May 22, 2017 by

Increase in CEO Fraud

Earlier this week, the FTC released a bulletin [1] warning of an increase in the number of cases involving scammers sending fraudulent emails in which a money transfer is requested. These scams are known under various names, and a typical one is “CEO Fraud”, due to the methodology used. The scammers will pose as a corporate authority, typically the CEO or CFO, and request that a payment be made quickly to pay an invoice or to settle a dispute.

In order to make the email convincing, the scammers do their homework: they leverage all possible avenues of research such as LinkedIn, Facebook, corporate website, and business directories. These are only a few examples of the sources used to collect as much information as possible on the people they will impersonate including the identity of colleagues or third parties. While a “Dear account payable, I spoke with our CFO, please pay $xxxx to some provider now” is not going to cut it, a “Tania, I spoke with Jerry regarding this invoice sent by AnotherCorp. Please make a payment of $xxxxx to their order as soon as possible” looks more convincing.

To further make the scam harder to spot, a domain similar to the real domain is registered: for example, “lifars.com” will be altered to “lifarz.com”, “lifers.com” or “1ifars.com”. While not identical, this is visually close enough that many people will not spot the difference. And the scammers count on the urgency to short-circuit the detail-checking.

This sense of urgency plays an important part in the scam: as for any good magic trick, the important part is to draw the attention away from the details. When confronted to an emergency, many of us will go into a high-speed mode where every second matters, where unneeded corners are cut. We also tend to rely on our beliefs: after all, if the CEO is asking, that must be legit, and who am I to discuss the orders of my boss, right?

The transfer typically goes through a series of money mules. Instead of making the transfer directly to a foreign bank account – for which banks usually ask a different level of validation – local individuals are used to collect the money, and the payment goes to a US bank account. The mule, in turn, takes his or her cut and forward the rest to the next step, which could be another money mule or the scammers themselves. In certain cases, it was also seen that the mules must order certain high value items to be delivered to the scammers: this in effect bypasses some of the checks made to prevent money laundering or the flagging of transactions to suspicious countries.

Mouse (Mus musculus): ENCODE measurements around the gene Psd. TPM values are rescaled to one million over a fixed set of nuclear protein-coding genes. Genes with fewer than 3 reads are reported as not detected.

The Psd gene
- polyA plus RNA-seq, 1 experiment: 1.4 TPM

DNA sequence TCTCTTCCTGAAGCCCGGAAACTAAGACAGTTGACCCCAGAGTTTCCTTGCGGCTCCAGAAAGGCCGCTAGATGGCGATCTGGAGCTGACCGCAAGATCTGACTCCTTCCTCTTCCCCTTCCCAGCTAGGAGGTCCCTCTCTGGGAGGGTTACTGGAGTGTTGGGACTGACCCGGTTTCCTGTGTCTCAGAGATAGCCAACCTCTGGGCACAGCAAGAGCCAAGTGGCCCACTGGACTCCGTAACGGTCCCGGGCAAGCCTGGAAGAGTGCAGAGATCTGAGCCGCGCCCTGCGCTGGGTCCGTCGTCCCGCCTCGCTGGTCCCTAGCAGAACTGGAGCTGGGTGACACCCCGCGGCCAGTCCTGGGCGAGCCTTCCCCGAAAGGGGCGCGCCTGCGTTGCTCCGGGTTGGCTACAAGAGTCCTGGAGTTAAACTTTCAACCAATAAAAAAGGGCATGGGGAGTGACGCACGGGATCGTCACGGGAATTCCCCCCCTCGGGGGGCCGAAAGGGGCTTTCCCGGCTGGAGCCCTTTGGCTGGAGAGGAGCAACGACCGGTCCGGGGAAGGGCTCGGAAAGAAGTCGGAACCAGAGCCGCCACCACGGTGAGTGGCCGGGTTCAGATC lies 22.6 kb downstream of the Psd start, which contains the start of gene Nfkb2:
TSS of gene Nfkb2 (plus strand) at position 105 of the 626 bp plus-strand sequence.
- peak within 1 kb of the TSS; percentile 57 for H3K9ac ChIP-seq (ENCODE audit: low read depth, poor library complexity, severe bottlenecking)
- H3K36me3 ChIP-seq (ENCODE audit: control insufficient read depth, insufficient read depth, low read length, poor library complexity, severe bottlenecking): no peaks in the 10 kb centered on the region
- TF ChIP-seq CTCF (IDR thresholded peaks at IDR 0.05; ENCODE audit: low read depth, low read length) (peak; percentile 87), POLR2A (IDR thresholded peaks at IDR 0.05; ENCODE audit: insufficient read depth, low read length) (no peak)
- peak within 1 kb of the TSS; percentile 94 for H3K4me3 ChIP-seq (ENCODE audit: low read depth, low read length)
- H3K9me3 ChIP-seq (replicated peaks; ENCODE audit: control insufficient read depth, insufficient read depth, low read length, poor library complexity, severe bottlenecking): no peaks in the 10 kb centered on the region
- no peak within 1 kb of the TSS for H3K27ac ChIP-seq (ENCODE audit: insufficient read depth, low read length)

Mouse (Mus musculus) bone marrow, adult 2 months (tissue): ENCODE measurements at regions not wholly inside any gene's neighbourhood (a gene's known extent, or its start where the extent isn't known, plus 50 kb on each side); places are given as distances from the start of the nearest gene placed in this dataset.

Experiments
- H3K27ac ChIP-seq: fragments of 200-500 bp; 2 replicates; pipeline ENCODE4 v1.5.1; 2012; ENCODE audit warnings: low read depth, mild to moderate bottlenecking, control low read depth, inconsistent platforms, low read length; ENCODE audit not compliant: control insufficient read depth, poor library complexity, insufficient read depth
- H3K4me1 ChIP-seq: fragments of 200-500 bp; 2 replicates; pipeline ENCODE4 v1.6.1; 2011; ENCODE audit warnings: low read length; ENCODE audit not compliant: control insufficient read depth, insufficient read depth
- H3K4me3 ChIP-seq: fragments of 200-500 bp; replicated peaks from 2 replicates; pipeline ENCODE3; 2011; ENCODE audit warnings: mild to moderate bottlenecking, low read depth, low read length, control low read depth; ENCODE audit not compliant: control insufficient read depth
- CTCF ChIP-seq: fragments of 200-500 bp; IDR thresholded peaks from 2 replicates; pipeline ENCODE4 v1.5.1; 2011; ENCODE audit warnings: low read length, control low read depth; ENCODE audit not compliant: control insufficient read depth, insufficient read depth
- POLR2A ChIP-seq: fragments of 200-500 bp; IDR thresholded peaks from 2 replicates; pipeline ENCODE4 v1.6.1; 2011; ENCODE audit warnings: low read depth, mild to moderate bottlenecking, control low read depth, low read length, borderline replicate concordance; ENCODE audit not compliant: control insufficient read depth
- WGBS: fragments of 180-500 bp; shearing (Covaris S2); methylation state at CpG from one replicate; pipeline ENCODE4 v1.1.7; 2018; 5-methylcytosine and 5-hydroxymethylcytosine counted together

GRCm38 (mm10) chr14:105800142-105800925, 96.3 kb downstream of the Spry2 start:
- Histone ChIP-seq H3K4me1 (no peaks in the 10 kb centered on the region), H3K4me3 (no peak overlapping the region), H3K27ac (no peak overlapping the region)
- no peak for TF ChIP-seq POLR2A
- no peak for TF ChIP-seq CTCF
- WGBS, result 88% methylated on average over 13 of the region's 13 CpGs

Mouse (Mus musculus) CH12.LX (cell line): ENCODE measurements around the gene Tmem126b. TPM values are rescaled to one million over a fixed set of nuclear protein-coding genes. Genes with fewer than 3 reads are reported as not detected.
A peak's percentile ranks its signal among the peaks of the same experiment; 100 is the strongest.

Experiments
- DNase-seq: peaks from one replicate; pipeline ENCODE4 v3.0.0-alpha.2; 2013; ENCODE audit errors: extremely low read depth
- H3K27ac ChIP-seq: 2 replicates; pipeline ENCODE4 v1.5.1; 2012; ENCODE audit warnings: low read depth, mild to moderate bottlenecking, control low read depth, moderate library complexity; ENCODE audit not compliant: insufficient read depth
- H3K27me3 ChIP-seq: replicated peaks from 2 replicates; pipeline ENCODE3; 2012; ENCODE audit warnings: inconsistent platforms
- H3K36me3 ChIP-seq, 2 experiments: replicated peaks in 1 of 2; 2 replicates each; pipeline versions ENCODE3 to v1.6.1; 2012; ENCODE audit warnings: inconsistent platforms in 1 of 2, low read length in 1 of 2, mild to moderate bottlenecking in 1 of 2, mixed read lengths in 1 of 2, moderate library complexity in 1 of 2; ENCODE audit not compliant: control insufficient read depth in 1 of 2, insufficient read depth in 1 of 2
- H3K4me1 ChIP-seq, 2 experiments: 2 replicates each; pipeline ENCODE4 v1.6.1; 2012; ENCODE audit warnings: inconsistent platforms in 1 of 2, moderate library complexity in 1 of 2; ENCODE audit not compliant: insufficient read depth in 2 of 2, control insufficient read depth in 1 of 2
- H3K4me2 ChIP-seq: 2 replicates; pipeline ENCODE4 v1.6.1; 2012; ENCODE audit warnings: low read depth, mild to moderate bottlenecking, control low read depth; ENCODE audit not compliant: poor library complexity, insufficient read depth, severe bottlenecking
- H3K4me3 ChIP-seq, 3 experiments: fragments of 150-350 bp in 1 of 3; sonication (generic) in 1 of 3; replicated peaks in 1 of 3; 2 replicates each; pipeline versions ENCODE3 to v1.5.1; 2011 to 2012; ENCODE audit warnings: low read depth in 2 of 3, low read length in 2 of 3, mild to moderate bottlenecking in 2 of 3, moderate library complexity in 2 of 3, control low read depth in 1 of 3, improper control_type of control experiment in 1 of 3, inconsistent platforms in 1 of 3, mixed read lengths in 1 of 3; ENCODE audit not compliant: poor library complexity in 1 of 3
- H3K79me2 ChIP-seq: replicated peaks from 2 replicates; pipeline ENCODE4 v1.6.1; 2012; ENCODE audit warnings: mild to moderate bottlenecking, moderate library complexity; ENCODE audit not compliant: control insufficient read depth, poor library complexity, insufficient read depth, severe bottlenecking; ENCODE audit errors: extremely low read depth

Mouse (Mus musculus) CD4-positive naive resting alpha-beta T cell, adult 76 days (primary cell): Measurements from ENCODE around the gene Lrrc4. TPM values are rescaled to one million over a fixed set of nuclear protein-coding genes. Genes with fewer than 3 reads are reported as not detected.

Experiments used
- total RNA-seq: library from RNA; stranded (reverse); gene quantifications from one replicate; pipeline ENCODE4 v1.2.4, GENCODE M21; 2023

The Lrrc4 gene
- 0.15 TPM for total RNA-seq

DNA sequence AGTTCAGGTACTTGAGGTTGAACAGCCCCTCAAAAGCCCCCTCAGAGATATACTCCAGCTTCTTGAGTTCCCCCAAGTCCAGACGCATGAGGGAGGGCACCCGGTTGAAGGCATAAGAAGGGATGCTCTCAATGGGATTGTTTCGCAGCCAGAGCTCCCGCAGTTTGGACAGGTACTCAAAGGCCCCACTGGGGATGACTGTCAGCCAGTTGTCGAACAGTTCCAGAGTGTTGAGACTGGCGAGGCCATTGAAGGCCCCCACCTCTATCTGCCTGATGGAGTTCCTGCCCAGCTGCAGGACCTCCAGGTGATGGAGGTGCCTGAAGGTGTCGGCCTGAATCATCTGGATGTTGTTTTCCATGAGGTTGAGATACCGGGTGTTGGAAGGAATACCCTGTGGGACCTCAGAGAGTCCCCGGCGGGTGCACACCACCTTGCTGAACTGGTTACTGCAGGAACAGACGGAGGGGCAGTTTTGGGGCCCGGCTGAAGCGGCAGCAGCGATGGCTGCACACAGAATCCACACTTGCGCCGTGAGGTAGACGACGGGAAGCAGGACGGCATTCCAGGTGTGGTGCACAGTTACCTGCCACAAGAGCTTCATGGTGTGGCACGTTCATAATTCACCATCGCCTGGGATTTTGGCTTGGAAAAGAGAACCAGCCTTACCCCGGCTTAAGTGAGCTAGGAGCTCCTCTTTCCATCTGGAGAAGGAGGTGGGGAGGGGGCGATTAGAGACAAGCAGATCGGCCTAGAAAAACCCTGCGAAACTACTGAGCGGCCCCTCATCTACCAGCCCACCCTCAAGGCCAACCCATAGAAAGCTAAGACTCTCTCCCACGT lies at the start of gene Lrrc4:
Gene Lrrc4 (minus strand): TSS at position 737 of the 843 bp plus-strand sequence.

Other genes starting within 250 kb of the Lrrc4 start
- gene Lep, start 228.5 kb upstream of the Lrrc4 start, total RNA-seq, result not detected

Regardless of the mode of final delivery, the result is the same, as once the payment is made it is very hard for the victim to claim the money back from the financial institutions. A bank has a duty to honor any instruction issued by an authorized party, and these scams are based on exactly that. In some cases, the financial institution that made the first payment – that is the bank used by the company – can issue a letter to the first destination to inform that the payment was the result of defraudment. That is, unfortunately, not a guarantee that the money will be restituted.

What to look for to avoid being victim to a CEO fraud?

There is no “ultimate guide to avoid being victim to a CEO fraud”, but rather there are a lot of small things that can be done to limit the probability of falling victim to it.

  •  If an email requesting an urgent payment arrives, take things slow;
  •  If the writer says he/she will be unreachable for verification, e.g. traveling  or with poor cell/data coverage, call or mail anyway;
  • Respect your internal procedures: if all payments have to go through specific steps, why would this one be different?
  • The devil is in the detail: in addition to double-checking the email address, was that email received at an unusual time? Or is the style different from the usual style?

On the technical side, it is possible to search for similar domains, that is names that are close to the normal internet name used by the company. When found, some registrants or email hosters will take the fraudulent names down upon notification. Ask us for details.

… and if you are a victim

The obvious is to bring in the lawyers, the authorities and the financial institution as soon as possible. They will require any piece of evidence available, so make sure that none of the emails and communications gets deleted.

Reference

[1] https://www.us-cert.gov/ncas/current-activity/2017/05/16/FTC-Releases-Alert-Fraudulent-Emails

About the author

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LIFARS is a digital forensics and cybersecurity intelligence firm based in New York City. LIFARS is ranked as one of the top Digital Forensics and Cyber Investigations companies in 2016 and as one of the top cybersecurity companies in the New York metropolitan area for 2015 on the Cybersecurity 500 – a directory of the hottest and most innovative companies to watch in the cybersecurity industry.

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